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|CJ Hobgood just got rotated out of the Top 32 by the new generation of air surfers. There was clearly only on thing to do at the Azores Islands Pro Prime.|
If you're CJ Hobgood, with ten quality years on the ASP's World Tour under your belt, (including one world title and four elite tour victories) but recently rotated out of the Top 32, you have a few choices in life. But there are two specifically that come to mind.
The first would be to keep up enough points to surf occasional qualifying events, (a sponsor wildcard is out of the question) get in the commentary booth, show up in Hawaii every winter, score the hottest photo trips, and maybe start thinking about coaching the next generation of Florida fly boys. The other option is to come out and win the very first Prime event and show the world that you're not just going down swinging, but you're still a heavyweight contender.
Melbourne's 32-year-old goofyfoot chose the latter this week, traveling to the Azores Islands Pro and winning it. And he did it by beating key surfers from the generation that is supposed to be pushing him out the door -- with their own moves!
The surf was tough by any standards today and the name of the game was connect the dots. However, the sets were still up to shoulder high and the closeout sections did offer opportunity to take to the air, especially for the Americans.
|Kolohe Andino found the rare cover up section, but ultimately fell to CJ Hobgood.|
In his first time ever to the Azores, Hobgood beat Tiago Camaroa and Kolohe Andino in the last heat of yesterday's round four with a big, if not awkward air. In round five, Andino beat Travis Logie to set up an Andino/Hobgood rematch, which Hobgood won handily. Hobgood then snuck by Camaroa in the semis.
Nate Yeomens, of San Clemente, has to be disappointed. He was the man to beat in the late rounds, downing Brazilian star, Miguel Pupo, and then Kiwi Jay Quinn, who has come on hard this year himself. And despite dominating most of the final, Yeomens ceded to Hobgood.
"It was one of those damned if you do, damned if you don't situations. There were two minutes left and it was tough. In hindsight, I would have gone (on Hobgood's winning wave) but the thing had only one move and he maximized it. It was a tough one to let go by and I saw some air and I heard the crowd go wild. I'm still stoked with second. I haven't been on the podium for a while so I'm stoke," said Yeomens.
The final was nothing short of a barnburner. Yeomens took a considerable lead, dissecting a junky line on his forehand, while Hobgood took off on no less than six waves that went nowhere. For ten minutes there was barely a peak with any scoring potential. In a combo situation, Hobgood powered into a ledgy one and launched into a big slob grab air over an ugly section for a 9.03.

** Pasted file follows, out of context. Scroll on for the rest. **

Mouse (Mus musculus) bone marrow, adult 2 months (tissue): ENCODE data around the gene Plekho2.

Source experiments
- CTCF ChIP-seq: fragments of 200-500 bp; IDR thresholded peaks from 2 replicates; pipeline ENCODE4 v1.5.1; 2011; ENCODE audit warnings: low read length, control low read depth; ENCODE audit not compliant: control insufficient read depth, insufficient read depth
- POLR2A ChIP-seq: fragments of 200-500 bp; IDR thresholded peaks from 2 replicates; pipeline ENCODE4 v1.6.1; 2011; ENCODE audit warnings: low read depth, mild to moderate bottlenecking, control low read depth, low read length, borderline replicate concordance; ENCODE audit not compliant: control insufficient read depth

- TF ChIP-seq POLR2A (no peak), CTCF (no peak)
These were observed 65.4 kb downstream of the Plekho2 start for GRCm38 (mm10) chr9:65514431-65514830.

Then came a frantic flip-flop wherein Hobgood backed up his high with a mid-range wave and Yeomens answered with a double-grab air of his own. Within a minute, Hobgood took off again and did a superstar tail blow, bringing it around and getting another slash before looking directly at the judges and yelling, "Come on!" It was that familiar competitive Hobgood fire, passionate yet professional. A few minutes later, Gabe Kling and Cory Lopez chaired him up the beach.
|San Clemente's Nate Yeomens surfed a great event to get to the finals, but was beaten by Hobgood's airs.|
"The first 30 minutes, I was in meltdown mode," admitted Hobgood, "Yeomans was getting all the waves and I couldn't get more than a three. I kept putting my head down and the conditions are so testing, just mentally and physically, not knowing which is a good wave or a bad wave. I kept trying and didn't give up and the next thing I knew I was in the lead and the heat was over."
Hobgood is still lacking a major sponsor and has been representing his friend's charity "To Write Love on Her Arms," all year. $40,000 and a big bounce back are definitely nice. But there was another upside (provided you're not a Brazzo surf fan.) Unfortunately for Heitor Alves, the knee he injured on Friday in winning his round three heat was serious enough to pull out of the event. This leaves him questionable for the Quik Pro France, and could possibly open up a spot for Hobgood.
In other news, Reunion Island's Romain Cloitre clinched the ASP European title when Alain Riou, of French Polynesia lost to Quinn in round five. The Quik Pro France starts on Tuesday.ASP PRIME Billabong Azores Islands Pro Final